Vermont State Police cutting back on cannabis eradication flyovers due to budget concerns


Good news clandestine, outdoor cannabis growers of Vermont: funding for the aerial-surveillance/eradication program in your state has dropped considerably in order to divert resources to real drugs like opiates and meth.

“Very frankly, we want to make sure that we are utilizing our law-enforcement resources in Vermont in the best way possible,” Vermont Public Safety Commissioner Keith Flynn told the Barre-Mont Montpelier Times Argus last week. “And when we look at heroin and opiates and other drugs causing an increase in break-ins and burglaries and drug-store robberies, that becomes the emphasis for us.”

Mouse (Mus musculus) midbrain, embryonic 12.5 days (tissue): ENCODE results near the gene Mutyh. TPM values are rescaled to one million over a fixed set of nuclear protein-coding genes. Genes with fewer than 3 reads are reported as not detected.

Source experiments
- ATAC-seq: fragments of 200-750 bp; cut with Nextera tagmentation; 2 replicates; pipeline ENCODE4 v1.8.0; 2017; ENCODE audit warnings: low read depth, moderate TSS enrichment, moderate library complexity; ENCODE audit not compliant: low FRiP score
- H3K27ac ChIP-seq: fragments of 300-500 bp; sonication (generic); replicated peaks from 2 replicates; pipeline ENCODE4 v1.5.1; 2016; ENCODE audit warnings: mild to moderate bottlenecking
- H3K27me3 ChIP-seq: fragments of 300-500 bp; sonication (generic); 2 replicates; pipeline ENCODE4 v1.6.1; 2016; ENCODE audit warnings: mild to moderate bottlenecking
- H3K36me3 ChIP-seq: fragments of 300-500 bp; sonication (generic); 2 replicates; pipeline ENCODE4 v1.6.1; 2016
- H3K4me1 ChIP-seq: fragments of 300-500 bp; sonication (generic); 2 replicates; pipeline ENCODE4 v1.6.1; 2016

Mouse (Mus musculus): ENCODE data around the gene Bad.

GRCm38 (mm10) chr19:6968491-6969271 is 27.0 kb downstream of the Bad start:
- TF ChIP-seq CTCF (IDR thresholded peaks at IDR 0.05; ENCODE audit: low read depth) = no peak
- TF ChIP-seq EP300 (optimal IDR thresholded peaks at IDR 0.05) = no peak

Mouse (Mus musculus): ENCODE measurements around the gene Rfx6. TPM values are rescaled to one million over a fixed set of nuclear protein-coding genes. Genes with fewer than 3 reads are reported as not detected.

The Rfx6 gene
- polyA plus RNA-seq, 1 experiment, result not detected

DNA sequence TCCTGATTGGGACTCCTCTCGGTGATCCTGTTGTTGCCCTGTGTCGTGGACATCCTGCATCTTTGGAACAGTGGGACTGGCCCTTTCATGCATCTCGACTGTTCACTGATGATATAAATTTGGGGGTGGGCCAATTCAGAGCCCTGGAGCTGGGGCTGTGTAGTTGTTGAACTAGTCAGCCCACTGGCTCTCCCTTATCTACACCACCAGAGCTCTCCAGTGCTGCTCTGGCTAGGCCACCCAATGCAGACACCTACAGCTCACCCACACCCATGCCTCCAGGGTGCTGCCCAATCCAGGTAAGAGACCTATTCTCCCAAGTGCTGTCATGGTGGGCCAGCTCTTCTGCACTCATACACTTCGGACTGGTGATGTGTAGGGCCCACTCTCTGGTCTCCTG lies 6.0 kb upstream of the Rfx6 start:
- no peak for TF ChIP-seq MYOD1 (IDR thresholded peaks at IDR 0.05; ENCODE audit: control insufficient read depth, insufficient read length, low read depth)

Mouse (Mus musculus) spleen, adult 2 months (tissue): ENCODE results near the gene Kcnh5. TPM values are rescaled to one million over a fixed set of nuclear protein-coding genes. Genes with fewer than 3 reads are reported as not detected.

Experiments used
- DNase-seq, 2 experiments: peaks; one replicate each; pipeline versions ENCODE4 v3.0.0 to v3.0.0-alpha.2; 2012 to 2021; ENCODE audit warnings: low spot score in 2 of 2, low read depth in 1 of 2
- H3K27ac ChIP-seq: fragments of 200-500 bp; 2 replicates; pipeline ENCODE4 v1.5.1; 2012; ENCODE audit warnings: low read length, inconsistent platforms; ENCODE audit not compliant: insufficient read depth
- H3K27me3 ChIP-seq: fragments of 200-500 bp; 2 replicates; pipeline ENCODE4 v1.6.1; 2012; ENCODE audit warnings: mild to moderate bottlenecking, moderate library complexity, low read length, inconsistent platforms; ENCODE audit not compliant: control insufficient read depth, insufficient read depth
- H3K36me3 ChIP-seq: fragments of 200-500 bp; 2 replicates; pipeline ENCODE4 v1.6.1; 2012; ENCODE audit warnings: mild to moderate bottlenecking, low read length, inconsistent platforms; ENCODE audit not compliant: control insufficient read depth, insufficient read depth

Vermont state police depend on funding from the feds for their program, mostly to cover police overtime.In all, state law enforcement have about 25,000 set aside for the program for 2012 2013, down $9,000 from 2011. And even now it’s arguably a waste of resources. In 2012 a mere 1,500 outdoor and indoor plants combined were seized in Vermont. A total of 14 people were arrested in 2012 due to the cannabis eradication program – down 35 from 2010.
The move to shift funding to other drugs also comes in part to the growing tolerance for cannabis in Vermont (not that it wasn’t a pretty pot-friendly place in the past). The state just recently decriminalized the possession of small amounts of cannabis and even the sitting governor says marijuana should eventually be taxed and regulated.
As Flynn told the Times Argus: “We’re not flying over looking for a single plant growing in somebody’s back yard — I think that’s probably the best way to put it. We’re looking for grow operations that appear to be more on the commercial side. I’m more concerned about a large quantity than I am for an amount the Legislature said should be decriminalized.”